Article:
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Constructive Delivery

Delivery of documents under the law can be either actual or constructive. Actual delivery is easy to spot; it occurs when someone physically hands you a document with the intent to hand it over. So, if the owner had signed the lease and handed it back to Maria, then actual delivery would have taken place, and the lease would have become immediately effective.

By
Michael W. Flynn

Delivery of documents under the law can be either actual or constructive. Actual delivery is easy to spot; it occurs when someone physically hands you a document with the intent to hand it over. So, if the owner had signed the lease and handed it back to Maria, then actual delivery would have taken place, and the lease would have become immediately effective.

 

But under the law of most states, delivery is not confined to physically handing something over. Rather, delivery is a question of intent. Constructive delivery occurs when a person shows a present intent to unconditionally divest himself of his property, and to relinquish all control over it. When the owner signed the document and gave it to the rental agency with the intent that the agency would pass it along to Maria, the owner constructively delivered the leasehold interest to Maria. After the lease was constructively delivered, the condition that the lease would only become effective upon “delivery” was fulfilled. The moment the owner handed that lease to the agency, the lease became effective. Maria’s lease is valid, and the owner is stuck with Maria as a tenant for as long as the lease term runs.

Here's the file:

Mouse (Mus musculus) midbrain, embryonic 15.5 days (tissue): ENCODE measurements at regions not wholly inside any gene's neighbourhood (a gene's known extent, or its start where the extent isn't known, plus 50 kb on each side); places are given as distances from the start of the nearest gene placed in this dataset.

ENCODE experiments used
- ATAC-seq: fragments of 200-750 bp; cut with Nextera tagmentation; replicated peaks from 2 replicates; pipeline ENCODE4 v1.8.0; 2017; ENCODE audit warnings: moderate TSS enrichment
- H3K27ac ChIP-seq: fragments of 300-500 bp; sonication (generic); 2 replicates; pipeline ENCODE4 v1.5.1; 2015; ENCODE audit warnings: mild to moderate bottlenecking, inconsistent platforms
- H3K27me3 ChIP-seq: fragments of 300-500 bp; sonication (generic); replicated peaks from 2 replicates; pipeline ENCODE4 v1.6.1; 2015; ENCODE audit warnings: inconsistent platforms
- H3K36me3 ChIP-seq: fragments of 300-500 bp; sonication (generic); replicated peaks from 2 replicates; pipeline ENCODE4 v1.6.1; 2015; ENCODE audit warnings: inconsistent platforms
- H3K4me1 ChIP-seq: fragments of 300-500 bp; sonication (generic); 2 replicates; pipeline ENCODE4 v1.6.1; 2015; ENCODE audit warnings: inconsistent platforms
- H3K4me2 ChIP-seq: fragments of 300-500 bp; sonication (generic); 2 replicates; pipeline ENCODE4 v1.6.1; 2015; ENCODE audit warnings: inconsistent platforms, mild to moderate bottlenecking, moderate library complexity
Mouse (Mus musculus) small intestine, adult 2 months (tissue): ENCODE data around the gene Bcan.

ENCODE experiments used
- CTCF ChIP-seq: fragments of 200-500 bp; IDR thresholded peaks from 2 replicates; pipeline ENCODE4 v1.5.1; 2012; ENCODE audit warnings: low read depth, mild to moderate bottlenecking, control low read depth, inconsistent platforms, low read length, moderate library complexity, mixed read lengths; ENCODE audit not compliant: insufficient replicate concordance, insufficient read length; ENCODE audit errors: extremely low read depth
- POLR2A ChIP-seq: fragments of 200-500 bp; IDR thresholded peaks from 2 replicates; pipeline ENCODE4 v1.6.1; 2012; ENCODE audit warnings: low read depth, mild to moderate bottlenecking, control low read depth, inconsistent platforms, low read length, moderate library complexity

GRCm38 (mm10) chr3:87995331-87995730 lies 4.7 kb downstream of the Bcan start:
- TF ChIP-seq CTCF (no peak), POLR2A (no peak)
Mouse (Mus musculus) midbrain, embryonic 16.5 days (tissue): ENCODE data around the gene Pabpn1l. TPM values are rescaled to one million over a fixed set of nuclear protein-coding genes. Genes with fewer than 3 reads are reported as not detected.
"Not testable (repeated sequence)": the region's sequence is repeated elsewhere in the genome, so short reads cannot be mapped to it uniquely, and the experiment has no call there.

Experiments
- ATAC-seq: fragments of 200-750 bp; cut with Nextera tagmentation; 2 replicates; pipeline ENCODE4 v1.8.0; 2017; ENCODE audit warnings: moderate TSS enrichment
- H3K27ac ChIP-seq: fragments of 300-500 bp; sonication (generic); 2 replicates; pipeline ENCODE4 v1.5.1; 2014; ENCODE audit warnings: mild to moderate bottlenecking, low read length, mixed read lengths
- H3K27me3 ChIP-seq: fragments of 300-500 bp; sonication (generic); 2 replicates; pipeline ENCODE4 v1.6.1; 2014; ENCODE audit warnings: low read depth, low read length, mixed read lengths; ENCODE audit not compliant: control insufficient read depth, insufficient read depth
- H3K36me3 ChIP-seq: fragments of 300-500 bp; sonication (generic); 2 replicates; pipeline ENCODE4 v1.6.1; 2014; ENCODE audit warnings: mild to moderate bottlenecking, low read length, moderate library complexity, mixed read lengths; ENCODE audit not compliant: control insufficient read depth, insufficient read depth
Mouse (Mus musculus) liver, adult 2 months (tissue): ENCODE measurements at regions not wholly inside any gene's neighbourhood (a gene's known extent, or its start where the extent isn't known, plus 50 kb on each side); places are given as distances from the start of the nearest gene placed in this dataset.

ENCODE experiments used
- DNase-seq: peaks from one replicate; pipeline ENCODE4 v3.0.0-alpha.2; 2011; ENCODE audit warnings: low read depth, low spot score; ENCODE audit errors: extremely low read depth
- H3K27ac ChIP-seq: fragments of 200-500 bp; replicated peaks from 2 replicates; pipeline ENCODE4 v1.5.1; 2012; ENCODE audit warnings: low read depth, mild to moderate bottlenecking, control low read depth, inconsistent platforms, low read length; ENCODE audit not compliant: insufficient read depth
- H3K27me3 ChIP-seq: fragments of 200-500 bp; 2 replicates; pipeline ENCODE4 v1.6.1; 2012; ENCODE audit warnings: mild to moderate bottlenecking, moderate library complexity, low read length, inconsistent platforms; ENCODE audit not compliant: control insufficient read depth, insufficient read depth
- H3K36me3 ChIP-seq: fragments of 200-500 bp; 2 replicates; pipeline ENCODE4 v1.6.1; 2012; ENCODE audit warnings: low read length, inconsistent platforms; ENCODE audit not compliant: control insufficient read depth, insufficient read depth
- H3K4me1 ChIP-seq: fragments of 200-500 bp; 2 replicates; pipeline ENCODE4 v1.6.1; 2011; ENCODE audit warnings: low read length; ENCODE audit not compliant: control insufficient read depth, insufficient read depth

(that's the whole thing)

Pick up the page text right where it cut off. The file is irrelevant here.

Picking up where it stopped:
Constructive delivery is an important concept in land transfers. To effectively convey a grant of land, aka real property, most states require that the deed must be “delivered.” But, delivery in this context can also be actual or constructive, and the intent of the parties will control.

 

This issue often comes up in disputes over wills. Imagine the following scenario: Dad wants his ranch to go to his daughter, but wants to live there until he dies. So, Dad executes a deed in favor of the daughter and puts it in his safety deposit box with instructions to give the deed to the daughter when he dies. After he dies, the family finds a will that gives all his property to the local church. The question becomes whether Dad delivered the deed to the daughter when he executed it, but only put it in his safety deposit box instead of giving it to her. 

 

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